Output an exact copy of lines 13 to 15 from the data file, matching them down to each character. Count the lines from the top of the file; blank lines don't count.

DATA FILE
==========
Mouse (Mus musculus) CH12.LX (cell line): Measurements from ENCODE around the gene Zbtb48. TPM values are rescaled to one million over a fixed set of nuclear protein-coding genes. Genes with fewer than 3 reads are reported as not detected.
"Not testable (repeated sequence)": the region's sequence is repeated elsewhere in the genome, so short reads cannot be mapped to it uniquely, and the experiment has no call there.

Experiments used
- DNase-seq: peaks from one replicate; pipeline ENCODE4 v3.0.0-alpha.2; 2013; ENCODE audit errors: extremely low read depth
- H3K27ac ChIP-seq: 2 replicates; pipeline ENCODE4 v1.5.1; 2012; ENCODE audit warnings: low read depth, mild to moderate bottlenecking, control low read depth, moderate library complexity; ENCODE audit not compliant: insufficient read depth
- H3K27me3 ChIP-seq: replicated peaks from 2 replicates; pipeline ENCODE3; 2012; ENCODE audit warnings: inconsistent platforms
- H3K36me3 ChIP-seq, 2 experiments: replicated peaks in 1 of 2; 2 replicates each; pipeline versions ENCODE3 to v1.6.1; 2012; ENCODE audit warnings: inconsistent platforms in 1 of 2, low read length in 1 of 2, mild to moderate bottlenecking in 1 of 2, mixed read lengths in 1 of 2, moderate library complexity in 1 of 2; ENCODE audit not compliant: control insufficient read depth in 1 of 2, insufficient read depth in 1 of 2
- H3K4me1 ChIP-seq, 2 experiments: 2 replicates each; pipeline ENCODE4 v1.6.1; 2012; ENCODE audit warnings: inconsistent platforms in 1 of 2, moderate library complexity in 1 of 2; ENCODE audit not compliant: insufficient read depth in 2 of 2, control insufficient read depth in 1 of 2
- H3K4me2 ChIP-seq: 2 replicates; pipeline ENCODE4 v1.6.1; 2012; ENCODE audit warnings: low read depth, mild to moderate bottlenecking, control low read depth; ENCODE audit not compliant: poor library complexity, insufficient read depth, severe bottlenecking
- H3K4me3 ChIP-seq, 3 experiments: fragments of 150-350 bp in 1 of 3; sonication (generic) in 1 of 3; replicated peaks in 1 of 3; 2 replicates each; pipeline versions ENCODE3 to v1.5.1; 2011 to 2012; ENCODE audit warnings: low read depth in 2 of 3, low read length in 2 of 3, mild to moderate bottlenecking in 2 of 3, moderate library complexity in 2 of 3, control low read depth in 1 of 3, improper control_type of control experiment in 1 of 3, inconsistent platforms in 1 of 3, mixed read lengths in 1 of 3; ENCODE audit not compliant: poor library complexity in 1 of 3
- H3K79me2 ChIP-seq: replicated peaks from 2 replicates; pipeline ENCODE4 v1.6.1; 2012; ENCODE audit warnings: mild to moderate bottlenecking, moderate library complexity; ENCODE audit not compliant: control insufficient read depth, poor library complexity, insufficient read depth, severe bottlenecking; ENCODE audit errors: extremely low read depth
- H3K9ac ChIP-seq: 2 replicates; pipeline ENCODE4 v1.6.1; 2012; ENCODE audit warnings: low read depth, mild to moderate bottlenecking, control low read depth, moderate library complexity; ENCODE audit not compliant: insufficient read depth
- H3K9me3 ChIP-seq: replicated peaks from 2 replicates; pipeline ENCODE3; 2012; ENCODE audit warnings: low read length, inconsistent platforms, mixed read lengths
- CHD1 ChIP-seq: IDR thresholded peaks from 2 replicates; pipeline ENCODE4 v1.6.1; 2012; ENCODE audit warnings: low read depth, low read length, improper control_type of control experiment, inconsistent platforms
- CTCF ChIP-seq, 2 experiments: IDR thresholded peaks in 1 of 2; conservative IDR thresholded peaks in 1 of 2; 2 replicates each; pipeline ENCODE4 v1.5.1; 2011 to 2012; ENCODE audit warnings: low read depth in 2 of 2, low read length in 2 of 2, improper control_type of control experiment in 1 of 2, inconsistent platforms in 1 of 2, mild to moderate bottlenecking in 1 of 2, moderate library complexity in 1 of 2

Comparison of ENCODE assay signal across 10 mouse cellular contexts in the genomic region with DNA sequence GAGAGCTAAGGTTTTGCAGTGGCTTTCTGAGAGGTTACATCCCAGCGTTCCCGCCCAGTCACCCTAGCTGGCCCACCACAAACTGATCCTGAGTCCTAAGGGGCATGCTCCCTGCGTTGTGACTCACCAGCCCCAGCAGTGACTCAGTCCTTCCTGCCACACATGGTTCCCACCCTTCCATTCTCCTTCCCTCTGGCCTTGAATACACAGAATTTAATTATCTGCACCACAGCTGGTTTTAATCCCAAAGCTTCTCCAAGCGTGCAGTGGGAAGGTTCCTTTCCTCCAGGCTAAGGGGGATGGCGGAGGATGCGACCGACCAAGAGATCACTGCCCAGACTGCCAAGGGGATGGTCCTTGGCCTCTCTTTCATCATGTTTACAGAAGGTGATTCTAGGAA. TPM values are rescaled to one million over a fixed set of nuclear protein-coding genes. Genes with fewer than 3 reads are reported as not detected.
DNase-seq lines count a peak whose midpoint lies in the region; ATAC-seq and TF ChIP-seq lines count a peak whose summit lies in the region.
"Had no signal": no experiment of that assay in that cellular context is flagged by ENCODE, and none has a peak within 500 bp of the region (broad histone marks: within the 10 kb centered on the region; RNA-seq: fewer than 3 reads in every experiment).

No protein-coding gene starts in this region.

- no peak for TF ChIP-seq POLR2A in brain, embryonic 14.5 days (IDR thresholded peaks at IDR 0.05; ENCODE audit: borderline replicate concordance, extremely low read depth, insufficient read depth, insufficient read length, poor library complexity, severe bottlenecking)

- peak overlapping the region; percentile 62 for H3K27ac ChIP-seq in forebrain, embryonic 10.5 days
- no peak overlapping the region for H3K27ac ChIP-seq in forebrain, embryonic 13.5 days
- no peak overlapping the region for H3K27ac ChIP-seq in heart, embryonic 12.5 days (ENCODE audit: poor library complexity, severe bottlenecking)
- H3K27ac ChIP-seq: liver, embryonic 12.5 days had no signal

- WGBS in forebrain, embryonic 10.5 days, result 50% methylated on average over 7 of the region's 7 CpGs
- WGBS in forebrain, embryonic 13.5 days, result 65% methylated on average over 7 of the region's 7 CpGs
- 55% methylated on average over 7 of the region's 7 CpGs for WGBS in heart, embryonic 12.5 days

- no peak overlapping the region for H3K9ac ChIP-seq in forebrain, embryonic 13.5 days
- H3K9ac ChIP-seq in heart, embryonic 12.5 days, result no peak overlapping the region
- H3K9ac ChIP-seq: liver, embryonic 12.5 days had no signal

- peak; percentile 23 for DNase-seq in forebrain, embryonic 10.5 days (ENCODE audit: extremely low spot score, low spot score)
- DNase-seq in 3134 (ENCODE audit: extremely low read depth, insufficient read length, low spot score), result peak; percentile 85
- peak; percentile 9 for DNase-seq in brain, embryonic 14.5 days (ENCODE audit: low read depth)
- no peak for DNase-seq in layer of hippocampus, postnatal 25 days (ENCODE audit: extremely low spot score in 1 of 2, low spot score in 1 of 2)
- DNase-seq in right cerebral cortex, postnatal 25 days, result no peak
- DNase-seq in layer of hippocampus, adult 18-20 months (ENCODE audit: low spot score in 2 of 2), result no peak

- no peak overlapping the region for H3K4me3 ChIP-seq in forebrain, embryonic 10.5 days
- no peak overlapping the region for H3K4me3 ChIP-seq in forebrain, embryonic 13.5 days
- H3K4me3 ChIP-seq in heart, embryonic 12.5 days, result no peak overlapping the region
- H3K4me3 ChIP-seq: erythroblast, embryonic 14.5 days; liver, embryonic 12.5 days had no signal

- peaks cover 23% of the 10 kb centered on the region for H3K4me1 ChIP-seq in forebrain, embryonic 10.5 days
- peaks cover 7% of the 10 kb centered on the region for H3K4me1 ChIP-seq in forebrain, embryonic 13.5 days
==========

- H3K9me3 ChIP-seq: replicated peaks from 2 replicates; pipeline ENCODE3; 2012; ENCODE audit warnings: low read length, inconsistent platforms, mixed read lengths
- CHD1 ChIP-seq: IDR thresholded peaks from 2 replicates; pipeline ENCODE4 v1.6.1; 2012; ENCODE audit warnings: low read depth, low read length, improper control_type of control experiment, inconsistent platforms
- CTCF ChIP-seq, 2 experiments: IDR thresholded peaks in 1 of 2; conservative IDR thresholded peaks in 1 of 2; 2 replicates each; pipeline ENCODE4 v1.5.1; 2011 to 2012; ENCODE audit warnings: low read depth in 2 of 2, low read length in 2 of 2, improper control_type of control experiment in 1 of 2, inconsistent platforms in 1 of 2, mild to moderate bottlenecking in 1 of 2, moderate library complexity in 1 of 2